Person Sheet

Name James IV STEWART King of Scotland
Birth 17 Mar 1473
Death 9 Sep 1513, Flodden Field, Northumberland
Occupation Reigned 1488-1513
Father James III STEWART King of Scotland (1451-1488)
Mother Margaret OLDENBURG PRINCESS OF DENMARK Queen of Scotland (1456-1486)
1 Marion (Mary) BOYD
Marriage Did Not Marry
Children: Alexander (1493-1513)
Catherine (-1554)
2 Margaret DRUMMOND
Marriage Did Not Marry
Children: Margaret (1497-)
3 Jean (Janet) KENNEDY
Marriage Did Not Marry
Children: James (1499-1544)
4 Lady Agnes (Isabella) STEWART Countess of Bothwell
Father John STEWART 1st Earl of Atholl (1440-1512)
Mother Margaret MURRAY
Marriage Pre 1511, Did Not Marry
Children: Janet (Jean) (Illegitimate) (1520-1562)
5 Margaret TUDOR, PRINCESS OF ENGLAND Queen of Scotland
Father Henry VII TUDOR KING OF ENGLAND (1457-1509)
Mother Elizabeth PLANTAGENET of York Queen of England (1466-1503)
Marriage 8 Aug 1503, Holyrood Abbey, Edinburgh, Scotland
Children: James
James V (1512-1542)
Notes for James IV STEWART King of Scotland
Painting of James IV is in the Scottish National Portrait Gallery.

"The Renaissance King"

Key events:

1488 June 11th, Battle of Sauchieburn
1489 November 28th, Margaret Tudor born to Henry VII of England
1493 Forfeiture of the Lord of the Isles
1494 Royal Sceptre gived by Pope Alexander VI
1498 King received homage of many of the island chiefs
1496 Education Act requiring all 1st born to attend school
1503 August 8th, Married Margaret Tudor
1507 Sword of State gived by Pope Julius II
1509 Henry VIII became King of England
1512 Auld Alliance renewed
1512 April 10th, James born
1513 Henry VIII attacked France
1513 September 9th, Battle of Flodden, King died

James IV defeated his father, James III at Sauchieburn and crowned king at the age of 15. He was the only Stuart King of the 15th century to not need a regent. However, James IV later learned he had been tricked into going into battle against his father. In order to repent, James IV wore a large iron belt around his waist.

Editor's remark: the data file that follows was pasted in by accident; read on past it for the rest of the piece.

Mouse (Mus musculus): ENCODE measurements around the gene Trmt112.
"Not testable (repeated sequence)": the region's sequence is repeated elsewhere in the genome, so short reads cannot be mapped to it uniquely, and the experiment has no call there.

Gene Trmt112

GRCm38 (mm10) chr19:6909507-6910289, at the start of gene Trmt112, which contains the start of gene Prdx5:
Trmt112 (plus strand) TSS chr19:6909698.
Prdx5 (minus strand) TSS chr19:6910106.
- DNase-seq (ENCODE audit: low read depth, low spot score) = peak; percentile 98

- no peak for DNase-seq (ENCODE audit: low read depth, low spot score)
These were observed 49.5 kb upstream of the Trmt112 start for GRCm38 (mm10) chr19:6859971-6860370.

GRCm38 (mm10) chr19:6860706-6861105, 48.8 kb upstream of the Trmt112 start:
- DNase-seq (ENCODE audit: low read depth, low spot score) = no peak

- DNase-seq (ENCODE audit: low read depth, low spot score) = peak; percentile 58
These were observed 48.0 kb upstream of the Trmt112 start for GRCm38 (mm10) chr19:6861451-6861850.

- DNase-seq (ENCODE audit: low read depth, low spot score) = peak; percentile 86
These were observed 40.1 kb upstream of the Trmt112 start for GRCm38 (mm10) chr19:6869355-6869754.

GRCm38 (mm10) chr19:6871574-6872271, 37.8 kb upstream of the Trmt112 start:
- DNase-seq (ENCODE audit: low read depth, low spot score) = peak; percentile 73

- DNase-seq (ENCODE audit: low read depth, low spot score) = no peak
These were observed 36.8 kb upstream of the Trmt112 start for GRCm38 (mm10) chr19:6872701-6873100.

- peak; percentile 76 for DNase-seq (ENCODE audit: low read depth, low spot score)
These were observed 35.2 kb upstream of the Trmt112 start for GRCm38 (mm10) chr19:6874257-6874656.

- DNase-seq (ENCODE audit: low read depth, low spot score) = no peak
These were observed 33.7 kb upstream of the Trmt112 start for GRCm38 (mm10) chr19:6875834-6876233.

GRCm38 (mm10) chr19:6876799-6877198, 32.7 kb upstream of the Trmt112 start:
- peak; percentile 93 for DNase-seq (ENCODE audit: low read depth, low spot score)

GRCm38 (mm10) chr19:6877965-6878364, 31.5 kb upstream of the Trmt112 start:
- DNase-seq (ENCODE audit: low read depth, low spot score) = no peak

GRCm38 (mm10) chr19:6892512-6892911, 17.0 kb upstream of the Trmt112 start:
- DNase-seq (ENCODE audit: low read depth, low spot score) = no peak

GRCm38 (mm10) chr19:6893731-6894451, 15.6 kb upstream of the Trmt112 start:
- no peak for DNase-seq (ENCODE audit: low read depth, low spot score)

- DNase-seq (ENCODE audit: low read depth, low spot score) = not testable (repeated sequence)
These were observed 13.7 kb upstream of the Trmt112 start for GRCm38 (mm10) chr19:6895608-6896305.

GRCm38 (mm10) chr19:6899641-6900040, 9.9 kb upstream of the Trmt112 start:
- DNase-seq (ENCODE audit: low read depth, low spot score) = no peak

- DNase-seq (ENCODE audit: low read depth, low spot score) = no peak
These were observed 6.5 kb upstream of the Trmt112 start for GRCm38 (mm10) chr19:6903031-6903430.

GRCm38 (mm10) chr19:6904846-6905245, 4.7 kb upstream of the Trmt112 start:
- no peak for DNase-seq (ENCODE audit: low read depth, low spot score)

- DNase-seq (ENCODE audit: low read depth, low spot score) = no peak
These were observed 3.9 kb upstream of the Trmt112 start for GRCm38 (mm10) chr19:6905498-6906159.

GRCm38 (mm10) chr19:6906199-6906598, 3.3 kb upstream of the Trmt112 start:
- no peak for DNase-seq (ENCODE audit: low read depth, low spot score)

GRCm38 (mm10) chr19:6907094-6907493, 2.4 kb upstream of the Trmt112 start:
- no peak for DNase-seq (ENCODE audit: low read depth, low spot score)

He married Margaret Tudor in 1503, daughter to Henry VII of England.

In response to Henry VIII's attack on France, James IV attacked northern England where he would die during the battle of Flodden.

James was survived by his wife, Margaret and son James V.

Alexander Archbishop of St. Andrews
James, Earl of Moray
Janet (Jean)

King James IV is a complex and perhaps even enigmatic subject for historical biography. As a nine-year-old boy, Prince James watched as his father and uncle struggled to dominate the Scottish political community. Six years later, the young Stewart heir actually joined another revolt against his estranged father who had begun to ignore him in order to promote his younger brother's title and marriage prospects. The rebels killed James III at Sauchieburn in June 1488, and James was duly crowned King of Scots at Scone and on the anniversary of Bannockburn to lend legitimacy to the coup, but it would be another year--and yet another attempted uprising--before the whole political community of Scotland came to accept the teenager's new regime. James IV occupied the next several years of his reign with mistresses and hunting, while able councillors such as Archibald Douglas, Earl of Angus, and Bishop William Elphinstone of Aberdeen ran the country. Finally at age 22, King James declared his majority and so began making his own foreign policy as well as financial and military decisions.

James "was far more than a conventionally pious ruler" in his thirst for pilgrimage and crusade, yet when Archbishop William Scheves of St. Andrews died in 1497 the king cynically filled the vacancy with his own lay teenaged brother. King James was fascinated by artillery and warships, and in attempting to prove himself a great prince with a first-class navy he nearly bankrupted the royal coffers by authoring a wasteful naval expedition to Denmark in 1502. As a diplomat James IV was more successful when he procured the hand of Margaret Tudor in marriage in 1503 as part of the "Treaty of Perpetual Peace" with England. Still, he could never bring himself to abandon completely the "auld alliance" with France, and in 1513, while invading England on behalf of his ally, Louis XII, the 40-year-old King of Scots, was killed at Flodden.
Last Modified 19 Mar 2001 Created 7 Dec 2002 by P. J. Wigington Mahan